My Melancholy BabyWords & Music by George A. Norton & Ernie Burnett, 1912
Recorded by Judy Garland, 1954, in "A Star Is Born"
A G#7 A G#7 Come, sweetheart mine, don't sit and pine; A D9 A Bm7-5 A Cdim E7 Tell me of the cares that make you feel so blue. Bm7 Edim Bm7 Edim What have I done? Answer me, Hon; B7 Bm7-5 B7 Bm7-5 E7 Have I ever said an unkind word to you? A G#7 A G#7 My love is true, and just for you; A D9 A Bm7-5 A Cdim E7 I'd do al - most an - y - thing at an - y time. B7 Bm7-5 E7 C#7 Dear, when you sigh or when you cry, F#7 B7 Bm7-5 E7 Some - thing seems to grip this very heart of mine. Refrain: A Cdim Bm7-5 A AM7 G7 F#7 Come to me my mel - an - chol - y ba - by, Bm F#7 Bm E7-9 Bm7 Bm7/E Cud - dle up and don't be blue E7 Bm7 Bm7-5 Cdim B9 E7 All your fears are fool - ish fan - cies, may - be A AM7 C#m7-5 F#7 D9 Bm7-5 E7 You know dear, that I'm in love with you. A Cdim Bm7-5 A AM7 G7 F#7 Ev' - ry cloud must have a sil - ver li - ning; Bm F#7 Bm E7-9 Bm7 Bm7/E Wait un - til the sun shines through. D Cdim B7 Bm7-5 A C#m7-5 F#7 Smile my hon - ey, dear, while I kiss a - way each tear, Bm7 Bm7/E Bm7-5 E7-9 A Or else I shall be mel - an - chol - y too. A G#7 A G#7 Birds in the trees, whis - per - ing breeze, A D9 A Bm7-5 A Cdim E7 Could not fail to lull you in - to peace - ful dreams. Bm7 Edim Bm7 Edim So tell me why sad - ly you sigh B7 Bm7-5 B7 Bm7-5 E7 Sit - ting at the win - dow where the pale moon beams. A G#7 A G#7 You should - n't grieve; try and be - lieve A D9 A Bm7-5 A Cdim E7 Life is always sun - shine when the heart beats true. B7 Bm7-5 E7 C#7 Be of good cheer; smile through your tears; F#7 B7 Bm7-5 E7 When you're sad it makes me feel the same as you. Repeat Refrain:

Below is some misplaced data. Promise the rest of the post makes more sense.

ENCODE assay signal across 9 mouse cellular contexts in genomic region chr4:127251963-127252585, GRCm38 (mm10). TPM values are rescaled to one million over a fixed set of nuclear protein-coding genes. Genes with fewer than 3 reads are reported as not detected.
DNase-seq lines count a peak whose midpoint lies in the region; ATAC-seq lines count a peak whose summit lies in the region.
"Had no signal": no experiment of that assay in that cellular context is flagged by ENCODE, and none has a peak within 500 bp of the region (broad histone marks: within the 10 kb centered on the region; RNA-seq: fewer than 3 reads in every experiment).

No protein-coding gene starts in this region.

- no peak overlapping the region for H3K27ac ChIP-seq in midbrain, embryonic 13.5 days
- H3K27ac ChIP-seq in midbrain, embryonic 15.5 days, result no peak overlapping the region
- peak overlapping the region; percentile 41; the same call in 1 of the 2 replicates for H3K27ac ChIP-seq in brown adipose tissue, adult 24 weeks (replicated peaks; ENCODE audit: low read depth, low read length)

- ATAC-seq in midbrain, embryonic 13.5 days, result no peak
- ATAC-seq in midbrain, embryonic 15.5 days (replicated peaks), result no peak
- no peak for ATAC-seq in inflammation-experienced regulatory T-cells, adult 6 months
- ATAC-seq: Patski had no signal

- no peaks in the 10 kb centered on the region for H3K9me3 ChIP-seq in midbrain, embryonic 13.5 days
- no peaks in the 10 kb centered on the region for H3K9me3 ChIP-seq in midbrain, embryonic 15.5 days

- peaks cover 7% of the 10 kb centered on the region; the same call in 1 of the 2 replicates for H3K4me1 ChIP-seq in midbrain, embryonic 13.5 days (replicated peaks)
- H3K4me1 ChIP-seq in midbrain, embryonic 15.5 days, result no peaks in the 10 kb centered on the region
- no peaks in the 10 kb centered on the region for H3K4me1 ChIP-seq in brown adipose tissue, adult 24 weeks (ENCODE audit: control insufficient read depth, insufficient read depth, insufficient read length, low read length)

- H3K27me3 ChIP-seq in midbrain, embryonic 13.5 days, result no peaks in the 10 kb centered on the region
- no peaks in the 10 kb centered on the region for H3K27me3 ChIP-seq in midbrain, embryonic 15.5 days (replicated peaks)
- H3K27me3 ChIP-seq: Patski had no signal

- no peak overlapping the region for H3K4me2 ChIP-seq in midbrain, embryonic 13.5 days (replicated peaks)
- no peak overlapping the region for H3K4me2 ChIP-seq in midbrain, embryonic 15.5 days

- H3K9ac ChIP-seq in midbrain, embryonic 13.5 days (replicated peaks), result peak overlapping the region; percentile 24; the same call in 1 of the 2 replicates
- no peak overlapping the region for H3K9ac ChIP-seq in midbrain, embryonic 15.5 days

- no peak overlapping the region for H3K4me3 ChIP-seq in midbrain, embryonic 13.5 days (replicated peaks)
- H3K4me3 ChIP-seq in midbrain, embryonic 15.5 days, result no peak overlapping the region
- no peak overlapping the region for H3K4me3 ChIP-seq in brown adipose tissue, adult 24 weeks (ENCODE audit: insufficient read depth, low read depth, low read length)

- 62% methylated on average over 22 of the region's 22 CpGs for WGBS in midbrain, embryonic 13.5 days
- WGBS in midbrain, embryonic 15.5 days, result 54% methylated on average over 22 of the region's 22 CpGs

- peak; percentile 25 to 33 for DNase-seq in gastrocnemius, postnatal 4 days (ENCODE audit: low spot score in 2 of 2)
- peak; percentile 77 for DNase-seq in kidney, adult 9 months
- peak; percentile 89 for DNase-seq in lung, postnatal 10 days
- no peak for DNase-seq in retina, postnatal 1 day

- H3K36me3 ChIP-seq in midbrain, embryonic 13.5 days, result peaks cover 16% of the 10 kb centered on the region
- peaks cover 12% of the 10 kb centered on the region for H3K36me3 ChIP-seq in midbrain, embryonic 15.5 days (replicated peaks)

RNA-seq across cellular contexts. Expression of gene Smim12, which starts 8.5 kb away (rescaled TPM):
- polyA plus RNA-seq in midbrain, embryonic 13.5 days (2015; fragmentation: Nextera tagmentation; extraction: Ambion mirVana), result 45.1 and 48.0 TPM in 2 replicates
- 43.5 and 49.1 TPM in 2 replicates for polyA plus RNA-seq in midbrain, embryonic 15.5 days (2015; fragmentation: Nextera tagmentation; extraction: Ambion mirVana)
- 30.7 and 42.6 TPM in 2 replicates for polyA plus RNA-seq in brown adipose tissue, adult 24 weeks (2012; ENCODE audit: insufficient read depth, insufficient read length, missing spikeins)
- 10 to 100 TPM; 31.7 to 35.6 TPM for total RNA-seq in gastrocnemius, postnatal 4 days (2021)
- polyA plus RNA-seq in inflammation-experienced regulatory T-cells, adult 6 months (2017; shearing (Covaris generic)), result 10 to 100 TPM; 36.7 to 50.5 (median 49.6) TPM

Originally popularized by Walter Van Brunt, the song was actually introduced under the title "Melancholy" around 1912 and may have been first performed in Colorado. It has been associated with drunken crowds for a couple of reasons. First, an early cabaret performer by the name of Tommy Lyman performed it (typically very late in shows that didn't even begin until midnight) in the 1920s. More to the point, the infamous "Play Melancholy Baby!" line came from the 1954 film "A Star Is Born" and seems to have been associated with the song ever since.
This chart appears here largely due to the request of Thankful Dave.